About K9-1 and Foundation Style Dog Training

BECOME a Foundation Style Dog Trainer.

FIND a Foundation Style Dog Trainer.

About K9-1 Specialized Dog Training LLC and FSDT

K9-1 Specialized Dog Training LLC was established in 1998. The mission of the company is to create modern dog training systems and guidelines to improve upon incomplete or non-existent models. This has been accomplished by mapping out the path to all aspects of dog behavior plans and training from the scientific, mechanical, and practical points of view. Done in this fashion, common problems in the field can be pinpointed, much like software error code, allowing trainers to address the underlying issues. K9-1 advises professional dog training organizations, government agencies, rescue organizations, and pet owners with these guidelines and systems.

What is Foundation Style Dog Training (FSDT)?

Foundation Style Dog Training relies heavily on understanding "foundation" information or adhering to "foundation" principals to be successful and humane at more advanced levels of training.

For example, if dog trainers desire to be humane and competent using aversives in their training, they should first be experts at using positive reinforcement based methods. With a good foundation of skills in positive reinforcement, the use of aversives in the teaching process can be reduced and more intelligently used when deemed appropriate.

Another example would be if dog trainers wish to create training plans to solve complex aggression problems for pet owners. The trainers should first be experts at understanding, through credible source material, the true behavior and motivations of the canine species. Then, trainers will be more successful at creating plans that work with mother nature vs just trying to suppress it.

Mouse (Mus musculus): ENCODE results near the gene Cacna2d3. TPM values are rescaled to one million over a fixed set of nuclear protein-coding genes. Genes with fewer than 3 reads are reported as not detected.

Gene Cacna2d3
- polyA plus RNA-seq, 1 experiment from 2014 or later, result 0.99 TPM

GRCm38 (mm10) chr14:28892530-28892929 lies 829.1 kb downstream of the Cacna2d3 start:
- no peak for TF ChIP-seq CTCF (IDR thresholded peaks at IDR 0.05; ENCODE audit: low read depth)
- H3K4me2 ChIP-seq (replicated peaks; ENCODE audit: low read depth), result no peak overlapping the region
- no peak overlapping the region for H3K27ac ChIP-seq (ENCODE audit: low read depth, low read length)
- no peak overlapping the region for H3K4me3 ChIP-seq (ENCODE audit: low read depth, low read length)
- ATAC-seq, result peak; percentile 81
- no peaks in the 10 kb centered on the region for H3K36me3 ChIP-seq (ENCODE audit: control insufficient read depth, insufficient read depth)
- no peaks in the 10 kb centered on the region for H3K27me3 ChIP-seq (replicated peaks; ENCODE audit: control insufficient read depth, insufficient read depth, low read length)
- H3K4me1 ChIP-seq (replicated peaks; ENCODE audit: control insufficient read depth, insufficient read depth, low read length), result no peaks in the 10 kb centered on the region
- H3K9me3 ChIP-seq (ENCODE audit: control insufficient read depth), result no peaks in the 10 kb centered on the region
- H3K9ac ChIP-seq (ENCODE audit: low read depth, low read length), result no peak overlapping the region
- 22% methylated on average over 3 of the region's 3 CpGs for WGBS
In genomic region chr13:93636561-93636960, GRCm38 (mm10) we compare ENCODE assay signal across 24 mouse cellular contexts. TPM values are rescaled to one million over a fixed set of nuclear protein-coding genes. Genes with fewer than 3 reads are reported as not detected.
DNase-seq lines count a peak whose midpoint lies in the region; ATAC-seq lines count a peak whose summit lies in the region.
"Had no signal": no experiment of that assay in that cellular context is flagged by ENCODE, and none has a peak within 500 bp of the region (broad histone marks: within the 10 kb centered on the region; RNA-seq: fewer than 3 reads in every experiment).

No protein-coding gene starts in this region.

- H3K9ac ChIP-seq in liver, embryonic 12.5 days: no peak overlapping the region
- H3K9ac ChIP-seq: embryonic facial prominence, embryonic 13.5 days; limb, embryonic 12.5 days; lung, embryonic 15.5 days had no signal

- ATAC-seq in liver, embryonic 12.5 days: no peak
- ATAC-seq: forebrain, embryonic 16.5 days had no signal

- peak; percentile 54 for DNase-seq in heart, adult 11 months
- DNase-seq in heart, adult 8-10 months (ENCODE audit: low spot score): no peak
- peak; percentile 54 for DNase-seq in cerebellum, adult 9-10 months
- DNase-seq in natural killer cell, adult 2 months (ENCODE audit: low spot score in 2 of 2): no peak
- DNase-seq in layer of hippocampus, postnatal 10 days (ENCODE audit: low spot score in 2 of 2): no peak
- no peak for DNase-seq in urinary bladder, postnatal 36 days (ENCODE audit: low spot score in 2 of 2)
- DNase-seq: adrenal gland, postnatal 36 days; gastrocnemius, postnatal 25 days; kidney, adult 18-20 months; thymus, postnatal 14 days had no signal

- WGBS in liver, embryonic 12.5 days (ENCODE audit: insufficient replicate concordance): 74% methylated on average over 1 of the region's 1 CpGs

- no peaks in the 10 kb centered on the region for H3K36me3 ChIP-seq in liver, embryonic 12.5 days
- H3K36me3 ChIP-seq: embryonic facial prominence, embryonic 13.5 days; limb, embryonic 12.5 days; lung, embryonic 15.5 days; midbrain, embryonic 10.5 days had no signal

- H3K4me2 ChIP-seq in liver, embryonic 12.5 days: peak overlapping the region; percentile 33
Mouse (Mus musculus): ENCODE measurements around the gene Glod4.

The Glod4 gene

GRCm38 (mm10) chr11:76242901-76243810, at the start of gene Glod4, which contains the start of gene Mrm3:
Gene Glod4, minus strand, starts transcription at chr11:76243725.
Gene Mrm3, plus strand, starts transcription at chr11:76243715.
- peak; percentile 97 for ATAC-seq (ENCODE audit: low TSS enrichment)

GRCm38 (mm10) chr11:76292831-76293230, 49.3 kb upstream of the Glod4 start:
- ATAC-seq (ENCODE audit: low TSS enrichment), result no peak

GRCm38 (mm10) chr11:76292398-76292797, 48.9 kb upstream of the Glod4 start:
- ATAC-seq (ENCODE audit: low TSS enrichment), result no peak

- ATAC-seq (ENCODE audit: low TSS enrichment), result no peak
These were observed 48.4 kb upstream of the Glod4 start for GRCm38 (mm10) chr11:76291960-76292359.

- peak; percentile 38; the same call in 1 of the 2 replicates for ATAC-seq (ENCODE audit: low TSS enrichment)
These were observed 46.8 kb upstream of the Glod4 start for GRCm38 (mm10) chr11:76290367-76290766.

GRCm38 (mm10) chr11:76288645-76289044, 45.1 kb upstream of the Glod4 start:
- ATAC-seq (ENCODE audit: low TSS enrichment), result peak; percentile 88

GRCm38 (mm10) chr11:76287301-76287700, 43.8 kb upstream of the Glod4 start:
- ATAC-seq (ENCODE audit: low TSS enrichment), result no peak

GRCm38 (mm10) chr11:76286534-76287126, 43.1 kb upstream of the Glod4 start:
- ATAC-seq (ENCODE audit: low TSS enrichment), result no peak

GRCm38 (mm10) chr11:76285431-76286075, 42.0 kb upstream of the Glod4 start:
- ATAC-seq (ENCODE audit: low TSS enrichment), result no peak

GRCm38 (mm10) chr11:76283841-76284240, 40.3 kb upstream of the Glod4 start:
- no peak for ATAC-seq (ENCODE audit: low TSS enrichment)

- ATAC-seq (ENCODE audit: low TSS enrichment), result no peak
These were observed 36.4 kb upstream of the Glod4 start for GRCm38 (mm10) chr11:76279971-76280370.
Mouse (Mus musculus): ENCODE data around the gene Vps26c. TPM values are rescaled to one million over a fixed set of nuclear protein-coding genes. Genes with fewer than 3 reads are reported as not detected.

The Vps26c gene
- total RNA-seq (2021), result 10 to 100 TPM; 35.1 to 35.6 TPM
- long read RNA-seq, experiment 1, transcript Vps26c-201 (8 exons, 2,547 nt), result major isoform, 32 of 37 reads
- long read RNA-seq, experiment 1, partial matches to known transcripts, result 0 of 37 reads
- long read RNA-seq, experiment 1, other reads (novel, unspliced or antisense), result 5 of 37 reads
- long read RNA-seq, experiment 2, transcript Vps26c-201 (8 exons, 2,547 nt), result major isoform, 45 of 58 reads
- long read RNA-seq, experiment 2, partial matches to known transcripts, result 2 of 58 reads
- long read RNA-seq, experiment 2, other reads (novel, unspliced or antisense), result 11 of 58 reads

Foundation Style Dog Training ultimately delivers very reliable results that are accomplished by using purposefully scientific, practical, and humane guidelines.

The Whole Plan

Foundation Style Dog Training streamlines training blueprints by prioritizing common denominators, which will lay the foundation for the success of many different behavior modification and training plans.

Feedback from the Foundation Style Dog Training Community is regularly used to update and improve upon training plans. These guidelines can only live by the trials and successes of many who help create the most current version. Currently K9-1 is teaching version 5.0 of Foundation Style Dog Training.

Built for Reliability

Liability is always an important concern when it comes to the performance of a working dog, and reliability often means the difference between life and death for a dog. When dealing with aggressive dogs, the prevention of injury to both people and other animals is a serious matter. Therefore, Foundation Style Dog Trainers utilize the best combination of scientifically proven reinforcement schedules and principles for both encouraging and discouraging behaviors. Used in conjunction, this produces the most scientifically reliable training possible for the demanding and ever-changing real-world environment.

Command Structure Optimization

Communication through a comprehensive, fair, and predictable command structure is essential to reap the full benefits of a proper handler/canine relationship. Missing pieces or sloppy command structures cause countless side-effects that may not be obvious in a controlled training environment, but will show up during live deployments, when the communication is needed most. Not only should a command structure clearly communicate the task, it should also incorporate scientific rules to obtain the highest possible reliability.

K9-1 command structure

It is in the Training

Not only must the dog present well as a trained dog, but the process in which it is trained should include proper scientific principles taught in the correct order. If done correctly, the dog will have a smooth training experience and the handler will reap all the benefits of a confident and obedient dog.

Done in the wrong order, or without significant attention to the details, a finished dog will show side effects. This will limit the depth of understanding the dog has about the training and will ultimately affect the handler’s performance with the dog.

Quality control helps with the process of pinpointing side effects from skipped or incomplete training steps.

Obedience Checklist 5.0

The Gold Standard

In an unregulated industry, where most trainers follow plans based on simple observational learning, “the school of hard knocks,” “being good with animals,” and various broken and ill-defined plans, Foundation Style Dog Trainers use rigorous standards that are usually only associated with applied behavior analysis in humans: